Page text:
What are the Sensory changes in older age?

40db4d19-5a5f-4e08-a1e2-18ae99ce584bAs sight and hearing becomes less sharp, you are increasingly at risk of falls and other accidents. They also bring a lot of the pleasures of life, from the enjoyment of music, TV, books or a good conversation, to the satisfaction of a tasty meal. Whatever the cause of sensory loss, there’s quite a lot you can do to prevent their decline or help combat it once it happens.

Sight changes as you age

As you reach your 40s you start to develop changes in your vision, even if your sight was previously good. This is called presbyopia and occurs because of changes in the tissues of the eye, After a decade or two presbyopia stabilises and there’s no further deterioration in close vision.

Glare may also become a problem as changes within the lens causes light entering the eye to be scattered rather than focused precisely. You find the colour perception dims and it becomes harder to distinguish different shades. At the same time a variety of eye diseases and other conditions start to become more common and may also cause problems with vision, including – Glaucoma, Cataracts,  Diabetes and High blood pressure;     Age-related macular degeneration (AMD) which causes loss of central vision.

Hearing changes with age:Hearing changes from childhood and deteriorates with age. Up to a third of people between 65 and 75, and half of the over 75s have problems with deafness, usually in both ears.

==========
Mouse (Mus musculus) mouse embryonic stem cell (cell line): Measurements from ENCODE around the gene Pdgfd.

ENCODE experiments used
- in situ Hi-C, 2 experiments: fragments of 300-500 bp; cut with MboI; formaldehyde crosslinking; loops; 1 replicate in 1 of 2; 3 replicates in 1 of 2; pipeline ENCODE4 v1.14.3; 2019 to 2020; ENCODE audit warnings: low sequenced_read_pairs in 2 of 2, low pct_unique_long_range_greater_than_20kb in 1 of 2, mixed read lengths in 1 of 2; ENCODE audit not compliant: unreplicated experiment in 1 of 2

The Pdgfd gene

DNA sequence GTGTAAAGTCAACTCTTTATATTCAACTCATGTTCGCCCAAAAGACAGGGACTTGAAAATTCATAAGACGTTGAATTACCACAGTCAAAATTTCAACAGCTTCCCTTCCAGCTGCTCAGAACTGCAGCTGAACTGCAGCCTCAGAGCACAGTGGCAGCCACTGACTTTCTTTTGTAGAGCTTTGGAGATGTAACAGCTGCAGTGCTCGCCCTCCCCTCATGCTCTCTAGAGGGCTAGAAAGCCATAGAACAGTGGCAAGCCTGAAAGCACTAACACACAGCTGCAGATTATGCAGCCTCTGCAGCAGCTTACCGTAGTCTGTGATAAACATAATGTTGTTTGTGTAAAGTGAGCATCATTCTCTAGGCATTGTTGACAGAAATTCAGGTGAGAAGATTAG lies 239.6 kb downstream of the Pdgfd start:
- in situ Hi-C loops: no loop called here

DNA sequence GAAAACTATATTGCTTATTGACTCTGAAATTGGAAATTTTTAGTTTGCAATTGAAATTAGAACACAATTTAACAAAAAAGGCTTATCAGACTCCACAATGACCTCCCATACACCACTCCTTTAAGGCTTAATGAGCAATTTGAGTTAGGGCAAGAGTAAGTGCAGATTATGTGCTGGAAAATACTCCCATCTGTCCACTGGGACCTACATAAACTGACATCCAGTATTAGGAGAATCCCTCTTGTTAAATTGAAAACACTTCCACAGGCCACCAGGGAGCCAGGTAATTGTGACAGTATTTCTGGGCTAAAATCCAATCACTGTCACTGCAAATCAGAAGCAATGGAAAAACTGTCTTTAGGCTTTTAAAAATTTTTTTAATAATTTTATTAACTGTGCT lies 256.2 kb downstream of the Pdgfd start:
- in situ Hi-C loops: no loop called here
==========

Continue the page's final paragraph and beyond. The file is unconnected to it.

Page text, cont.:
The age-related decline in hearing is called presbyacusis and it’s usually due to degeneration of the hearing nerves and organs of the inner ear.

Keeping your balance as you age: A decline in your ability to balance means that one in three people over 65 fall each year, accounting for nearly 90 per cent of broken bones and many serious injuries and deaths.

 Taste and smell changes as you age: Your sense of taste and smell are closely linked and both may fade with age. Diseases such as Parkinson’s, Alzheimer’s, polyps in the nose, or head injury can play a part, while many drugs and medicines can interfere with taste and smell.

You need smell to detect hazards such as smoke, but also for the pleasure of eating – many older people lose interest in food partly because they lose this pleasure.

To tackle age-related changes in taste and smell, make sure you:

  • Regularly brush and floss your teeth and get your dentist to check your oral health as a dry mouth or gum disease can interfere with taste.
  • If you smoke, try to quit; you’ll notice an improvement in the taste and smell of food.

Change the sort of food you eat – try out different herbs and spices.

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